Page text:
Thunderclap headache, but negative CT: now what?

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    Thunderclap headache, but negative CT: now what?

    A 45 year old male comes into the ED with a sudden, severe headache. It started while he was at work yesterday and was the worst of his life. It started feeling a little better, but hasn’t totally gone away and his wife made him come to get checked out.

    There are enough concerning features in this history that most of us would agree, this patient needs a stat CT head. You get the CT, look at the scan, and—no blood.  It’s been over 24 hours since his headache started and you know that the CT head isn’t sufficient enough to rule out this dangerous etiology. So, now what?

    The traditional approach is CT head first, followed by LP if the CT is negative. Studies have shown that the sensitivity of this is 100%, while the specificity is only about 65%. There are also a number of drawbacks to LP. They can be painful, time consuming, and often difficult secondary to patient factors.  The results can be difficult to interpret, especially in a traumatic tap. But LP remains the gold standard and recommended as part of the ACEP Clinical Policy for headache (though the policy hasn’t been updated since 2008).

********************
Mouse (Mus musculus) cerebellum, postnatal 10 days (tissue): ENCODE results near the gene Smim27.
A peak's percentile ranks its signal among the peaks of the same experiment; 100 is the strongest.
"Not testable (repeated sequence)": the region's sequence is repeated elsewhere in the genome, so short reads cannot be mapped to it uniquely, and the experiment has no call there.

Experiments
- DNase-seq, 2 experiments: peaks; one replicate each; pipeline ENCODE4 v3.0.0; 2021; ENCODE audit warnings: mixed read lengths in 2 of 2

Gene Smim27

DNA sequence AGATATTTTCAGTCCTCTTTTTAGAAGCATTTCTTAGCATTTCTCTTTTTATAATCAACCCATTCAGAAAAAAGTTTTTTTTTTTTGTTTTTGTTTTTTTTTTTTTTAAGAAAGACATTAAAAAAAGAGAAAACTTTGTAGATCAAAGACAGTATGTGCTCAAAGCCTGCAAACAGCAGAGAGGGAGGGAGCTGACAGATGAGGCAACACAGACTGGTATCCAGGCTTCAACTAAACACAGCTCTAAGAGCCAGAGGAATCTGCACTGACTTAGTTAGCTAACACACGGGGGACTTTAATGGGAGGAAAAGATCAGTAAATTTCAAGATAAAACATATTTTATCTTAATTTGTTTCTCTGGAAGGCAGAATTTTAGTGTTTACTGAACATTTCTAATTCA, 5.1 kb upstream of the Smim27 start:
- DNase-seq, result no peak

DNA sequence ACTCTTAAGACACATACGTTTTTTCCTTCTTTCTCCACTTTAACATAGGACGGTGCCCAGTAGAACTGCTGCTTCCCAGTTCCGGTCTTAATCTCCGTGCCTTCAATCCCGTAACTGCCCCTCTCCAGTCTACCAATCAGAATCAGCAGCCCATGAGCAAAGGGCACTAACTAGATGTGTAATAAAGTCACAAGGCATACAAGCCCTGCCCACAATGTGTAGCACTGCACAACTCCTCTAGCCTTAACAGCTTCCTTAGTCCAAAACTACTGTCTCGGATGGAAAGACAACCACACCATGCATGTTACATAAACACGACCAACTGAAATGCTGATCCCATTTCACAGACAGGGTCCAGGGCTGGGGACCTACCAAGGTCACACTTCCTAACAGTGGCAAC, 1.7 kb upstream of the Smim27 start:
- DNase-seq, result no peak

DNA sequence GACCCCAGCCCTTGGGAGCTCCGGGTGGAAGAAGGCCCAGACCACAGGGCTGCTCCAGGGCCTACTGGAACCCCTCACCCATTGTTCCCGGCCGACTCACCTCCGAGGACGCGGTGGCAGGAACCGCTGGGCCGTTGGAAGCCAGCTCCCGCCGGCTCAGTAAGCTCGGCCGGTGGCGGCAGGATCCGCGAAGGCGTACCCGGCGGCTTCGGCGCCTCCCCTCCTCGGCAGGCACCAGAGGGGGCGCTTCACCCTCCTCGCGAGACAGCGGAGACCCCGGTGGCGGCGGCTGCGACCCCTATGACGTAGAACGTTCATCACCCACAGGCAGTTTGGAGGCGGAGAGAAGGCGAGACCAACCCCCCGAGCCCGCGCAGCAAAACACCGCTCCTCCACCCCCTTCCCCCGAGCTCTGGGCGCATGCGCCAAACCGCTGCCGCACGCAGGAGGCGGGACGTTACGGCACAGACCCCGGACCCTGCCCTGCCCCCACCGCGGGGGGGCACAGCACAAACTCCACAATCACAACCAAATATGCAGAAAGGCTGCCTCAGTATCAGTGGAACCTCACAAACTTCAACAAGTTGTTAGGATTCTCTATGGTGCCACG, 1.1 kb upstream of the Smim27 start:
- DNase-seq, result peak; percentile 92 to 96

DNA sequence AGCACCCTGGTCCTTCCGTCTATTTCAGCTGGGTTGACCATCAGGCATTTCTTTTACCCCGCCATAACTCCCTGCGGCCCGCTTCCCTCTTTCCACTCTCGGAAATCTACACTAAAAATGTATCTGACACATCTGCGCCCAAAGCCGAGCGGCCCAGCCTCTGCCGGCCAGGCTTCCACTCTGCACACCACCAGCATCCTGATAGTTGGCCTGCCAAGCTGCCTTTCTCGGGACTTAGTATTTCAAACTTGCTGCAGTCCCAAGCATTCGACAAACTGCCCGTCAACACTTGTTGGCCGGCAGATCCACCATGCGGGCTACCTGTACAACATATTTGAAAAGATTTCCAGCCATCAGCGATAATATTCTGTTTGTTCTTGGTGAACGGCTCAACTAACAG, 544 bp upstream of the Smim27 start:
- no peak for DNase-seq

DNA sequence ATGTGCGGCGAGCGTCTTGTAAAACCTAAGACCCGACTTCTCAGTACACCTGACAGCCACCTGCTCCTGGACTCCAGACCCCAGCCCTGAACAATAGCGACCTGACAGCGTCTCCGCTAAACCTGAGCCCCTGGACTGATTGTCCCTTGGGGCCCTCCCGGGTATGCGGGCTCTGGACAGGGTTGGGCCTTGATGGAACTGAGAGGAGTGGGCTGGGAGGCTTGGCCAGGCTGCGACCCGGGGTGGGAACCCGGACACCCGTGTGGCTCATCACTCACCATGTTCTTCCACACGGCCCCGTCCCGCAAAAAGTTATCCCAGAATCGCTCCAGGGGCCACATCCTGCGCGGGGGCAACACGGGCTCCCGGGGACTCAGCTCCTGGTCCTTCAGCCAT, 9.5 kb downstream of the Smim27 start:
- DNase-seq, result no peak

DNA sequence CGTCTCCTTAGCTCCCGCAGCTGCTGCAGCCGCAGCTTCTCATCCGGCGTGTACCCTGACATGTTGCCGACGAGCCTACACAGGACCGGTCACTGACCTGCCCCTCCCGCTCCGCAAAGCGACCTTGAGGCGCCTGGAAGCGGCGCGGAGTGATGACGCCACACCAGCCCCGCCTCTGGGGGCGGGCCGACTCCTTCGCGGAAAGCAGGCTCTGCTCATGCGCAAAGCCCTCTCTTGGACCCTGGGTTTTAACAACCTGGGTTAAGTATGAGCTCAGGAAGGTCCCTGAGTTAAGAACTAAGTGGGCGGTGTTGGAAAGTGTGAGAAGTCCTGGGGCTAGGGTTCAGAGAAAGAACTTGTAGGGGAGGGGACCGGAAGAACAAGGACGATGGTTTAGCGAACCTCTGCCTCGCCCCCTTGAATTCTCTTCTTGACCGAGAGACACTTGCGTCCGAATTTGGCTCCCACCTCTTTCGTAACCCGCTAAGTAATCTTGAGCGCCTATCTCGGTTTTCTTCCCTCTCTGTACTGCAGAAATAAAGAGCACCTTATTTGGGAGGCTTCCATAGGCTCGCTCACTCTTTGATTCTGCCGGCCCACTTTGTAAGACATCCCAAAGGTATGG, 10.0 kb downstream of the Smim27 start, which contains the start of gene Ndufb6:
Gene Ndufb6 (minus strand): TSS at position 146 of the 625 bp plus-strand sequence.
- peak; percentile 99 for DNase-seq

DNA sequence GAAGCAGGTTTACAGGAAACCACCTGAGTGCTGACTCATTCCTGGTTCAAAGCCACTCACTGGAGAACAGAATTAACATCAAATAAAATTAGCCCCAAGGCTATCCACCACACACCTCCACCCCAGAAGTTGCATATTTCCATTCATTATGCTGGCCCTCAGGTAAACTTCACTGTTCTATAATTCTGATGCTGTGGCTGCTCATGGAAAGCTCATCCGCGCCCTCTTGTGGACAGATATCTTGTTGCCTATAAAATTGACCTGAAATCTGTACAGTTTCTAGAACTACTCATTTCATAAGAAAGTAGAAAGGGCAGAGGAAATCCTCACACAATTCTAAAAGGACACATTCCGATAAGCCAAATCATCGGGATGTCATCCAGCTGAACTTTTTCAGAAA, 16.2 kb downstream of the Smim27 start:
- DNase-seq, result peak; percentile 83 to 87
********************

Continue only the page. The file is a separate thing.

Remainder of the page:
So what’s the other option? CT angiography of the brain is a reasonable one and studies have showed favorable outcomes–a CTA is 98% sensitive and 100% specific for identifying aneurysms >3mm. It’s also potentially more efficient than an LP. But it’s not a perfect test. You may identify aneurysms that are not the cause of the headache–leading to more testing and possibly even procedures. Additionally, you expose your patient to an extra radiation load and renally-impaired patients may not be able to tolerate the contrast.

    Final verdict? The jury is still out. No one seems ready to say that CTA is superior to LP. But many, including our own Dr. Probst (who recently wrote a paper on this very topic), are moving in the direction of saying that CTA is an “acceptable alternative diagnosis strategy” for those who are at risk of SAH. And of course, center your approach on shared decision making with your patient–discuss the risks and benefits of both pathways, and come up with a plan together.

    tl;dr–LP remains the gold standard recommendation for patients who are at high risk of SAH, but have a negative CT head. However, CTA is gaining credibility and currently viewed as an acceptable alternative. Maybe we’ll move in that direction with a bit more research?

    Thanks to Dr. Khan for inspiring this pearl!

    Sources:

    Edlow, JA. Managing Patients With Nontraumatic, Severe, Rapid-Onset Headache. Annals of Emergency Medicine, March 2018, Vol 71, Issue 3, 400-408.  https://doi.org/10.1016/j.annemergmed.2017.04.044

    Probst, M & Hoffman, J. Computed Tomography Angiography of the Head Is a Reasonable Next Test After a Negative Noncontrast Head Computed Tomography Result in the Emergency Department Evaluation of Subarachnoid Hemorrhage” Annals of Emergency Medicine. June 2016. Volume 67, Issue 6, Pages 773–774

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